These facts represent a predisposition.  In order to have migraines, you must have triggers that will set off the migraine.  That’s a vital consideration in your effort to prevent, reduce and effectively treat your migraines.

Myth #2: This is a woman’s disease.  They stress out more and are more emotional.  That’s why they get headaches.

It is true that there is a strong hormonal component to migraines, particularly regarding estrogen and progesterone.  In fact, the incidence of migraines between the sexes is pretty equal until puberty.  Migraines are increased during pre-menstruation, when hormone levels are high.  Menopause may ease migraines.    All of this said, men still get migraines as well because of the presence of other triggers.  It certainly does not appear to be true that women suffer stress at a disproportionate rate sufficient to claim it as more of a trigger in women than in men.  Both sexes’ stress responses include release of substances that expands blood vessels, causing migraines.

Myth #3: My migraines won’t get any easier as I get older.

Along the same lines as Myth #2, diminished hormone production that accompanies aging may help explain how most migraine sufferers have less frequent and less intense migraines after age 40.  Because of hormonal fluctuations during perimenopause, this reduction may not be seen.

  • Most people who get migraines have fewer headaches and their headaches aren’t as strong once they hit 40. However, this may not be the case for women going through perimenopause. If hormones are a trigger for a woman’s migraines, then she could have more headaches during the period around menopause.

Myth #4: Once I’m diagnosed with migraines, only narcotics will help.

First of all, trigger identification and prevention is vital.  Migraine trigger management and treatment is a topic unto itself, but I’d like to point out a few important considerations.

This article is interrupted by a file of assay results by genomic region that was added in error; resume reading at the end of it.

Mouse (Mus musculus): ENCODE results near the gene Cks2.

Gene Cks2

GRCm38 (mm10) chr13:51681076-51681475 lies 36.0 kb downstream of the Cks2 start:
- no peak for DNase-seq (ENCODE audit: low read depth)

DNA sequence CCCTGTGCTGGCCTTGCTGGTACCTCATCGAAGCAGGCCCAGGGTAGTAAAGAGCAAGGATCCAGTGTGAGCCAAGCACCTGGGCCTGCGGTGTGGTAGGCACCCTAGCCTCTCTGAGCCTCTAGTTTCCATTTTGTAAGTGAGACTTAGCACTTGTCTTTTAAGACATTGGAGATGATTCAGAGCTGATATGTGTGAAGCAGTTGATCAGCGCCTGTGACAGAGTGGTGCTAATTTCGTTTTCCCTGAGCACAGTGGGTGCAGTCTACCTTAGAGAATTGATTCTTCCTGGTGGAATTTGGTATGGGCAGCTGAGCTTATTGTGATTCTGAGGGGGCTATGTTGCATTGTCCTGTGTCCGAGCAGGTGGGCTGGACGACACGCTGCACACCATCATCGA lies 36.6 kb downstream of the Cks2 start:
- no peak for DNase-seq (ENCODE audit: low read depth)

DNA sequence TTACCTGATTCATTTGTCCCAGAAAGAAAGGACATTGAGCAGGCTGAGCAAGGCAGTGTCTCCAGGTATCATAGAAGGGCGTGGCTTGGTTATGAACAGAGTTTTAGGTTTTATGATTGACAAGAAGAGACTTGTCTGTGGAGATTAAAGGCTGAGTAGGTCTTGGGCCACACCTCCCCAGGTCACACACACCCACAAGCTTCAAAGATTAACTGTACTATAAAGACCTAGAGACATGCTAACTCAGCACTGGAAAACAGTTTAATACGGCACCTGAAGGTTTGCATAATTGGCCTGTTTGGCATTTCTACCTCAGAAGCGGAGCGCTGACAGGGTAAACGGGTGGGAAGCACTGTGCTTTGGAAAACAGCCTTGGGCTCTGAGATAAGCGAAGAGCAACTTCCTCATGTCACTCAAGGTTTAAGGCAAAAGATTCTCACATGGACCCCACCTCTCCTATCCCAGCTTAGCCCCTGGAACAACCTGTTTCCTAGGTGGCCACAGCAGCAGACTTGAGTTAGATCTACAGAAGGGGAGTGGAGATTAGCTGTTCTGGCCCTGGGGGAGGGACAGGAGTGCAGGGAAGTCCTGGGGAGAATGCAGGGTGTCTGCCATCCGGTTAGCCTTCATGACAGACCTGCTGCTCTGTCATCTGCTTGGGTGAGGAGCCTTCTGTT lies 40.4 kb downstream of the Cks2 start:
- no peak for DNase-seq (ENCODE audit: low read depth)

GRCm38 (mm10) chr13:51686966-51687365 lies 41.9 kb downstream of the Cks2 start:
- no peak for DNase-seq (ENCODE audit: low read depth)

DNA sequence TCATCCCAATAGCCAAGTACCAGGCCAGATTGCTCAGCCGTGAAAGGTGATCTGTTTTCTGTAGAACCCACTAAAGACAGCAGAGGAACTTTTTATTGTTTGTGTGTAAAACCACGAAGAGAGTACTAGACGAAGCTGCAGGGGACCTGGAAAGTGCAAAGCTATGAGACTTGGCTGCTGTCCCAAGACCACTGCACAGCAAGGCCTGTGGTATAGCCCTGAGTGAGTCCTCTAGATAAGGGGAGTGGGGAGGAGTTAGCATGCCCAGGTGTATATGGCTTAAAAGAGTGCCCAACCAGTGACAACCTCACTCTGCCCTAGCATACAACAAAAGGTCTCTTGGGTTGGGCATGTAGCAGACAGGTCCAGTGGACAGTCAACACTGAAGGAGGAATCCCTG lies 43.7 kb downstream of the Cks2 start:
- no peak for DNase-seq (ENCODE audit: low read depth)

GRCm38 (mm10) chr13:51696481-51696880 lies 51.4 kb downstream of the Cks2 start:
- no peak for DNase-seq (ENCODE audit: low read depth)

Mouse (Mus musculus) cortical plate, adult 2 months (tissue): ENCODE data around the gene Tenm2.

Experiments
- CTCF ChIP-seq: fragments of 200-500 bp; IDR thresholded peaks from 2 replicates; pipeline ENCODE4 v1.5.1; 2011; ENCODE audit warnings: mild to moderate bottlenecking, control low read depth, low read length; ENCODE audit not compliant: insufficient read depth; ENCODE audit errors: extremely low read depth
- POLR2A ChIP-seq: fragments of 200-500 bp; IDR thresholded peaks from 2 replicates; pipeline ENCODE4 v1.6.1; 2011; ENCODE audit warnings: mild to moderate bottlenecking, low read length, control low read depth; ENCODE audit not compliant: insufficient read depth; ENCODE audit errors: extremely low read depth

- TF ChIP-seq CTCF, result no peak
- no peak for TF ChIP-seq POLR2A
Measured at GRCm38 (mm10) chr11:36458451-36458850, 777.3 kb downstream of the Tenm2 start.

• Think triggers first and last.  The list of triggers includes foods (think chocolate, alcohol, aged cheese and caffeine; results vary with the individual), cold, stress, smoking and certain medications.  Alterations in mealtimes, exercise and sleep patterns must be monitored as well, these tend to exacerbate migraines.  Migraine sufferers are advised to maintain a headache log to identify triggers as things occur.
  • A special comment about caffeine: It helps some people, but for others it’s a migraine trigger, particularly if you’re a heavy user.  If you don’t drink many caffeinated beverages, one may help if you’re having a less than severe migraine.  If you’re taking enough in to create a caffeine dependency, overnight withdrawal may be enough to trigger a morning migraine.

Patients must become their own experts on how and when you use different medications.

  • I hope you and your primary care physician have discussed and have you focusing on your abortive medications.  These medicines can stop further progression of migraines if used early enough at the first sign of a migraine.
  • Painkillers have consequences.  As tolerance to and dependence on narcotics develop, withdrawal symptoms become more prominent.  Rebound headaches are a major component of these symptoms.  That’s a vicious cycle that doesn’t have a happy ending.  It’s important to note that your health care professionals do appreciate there is a difference between being drug seeking and drug dependent.

Myth #5: Migraines really don’t cause problems beyond the headaches, right?

Wrong.  If you have migraines, take special care to ensure you have a healthy heart and a low risk for strokes.  Refer to the Straight, No Chaser archives (or just type in the search engine to the right) for information on stroke recognition and heart attack recognition.  If you’re a female and have migraines with aura (certain warning symptoms that precede you migraine like nausea, dizziness, light sensitivity, and seeing zig-zag lines), your heart attack risk climbs by over 90% and your stroke risk more than doubles (increases by up to 108%).  The presence of migraines without aura also raises the risk of heart attack and stroke but by lesser amounts.

As per routine at Straight, No Chaser, the message is simple, but execution is key. Prevention is protection, and knowledge is power.  Check back this afternoon for life threatening causes of headaches, and feel free to send questions and comments.  Take good care.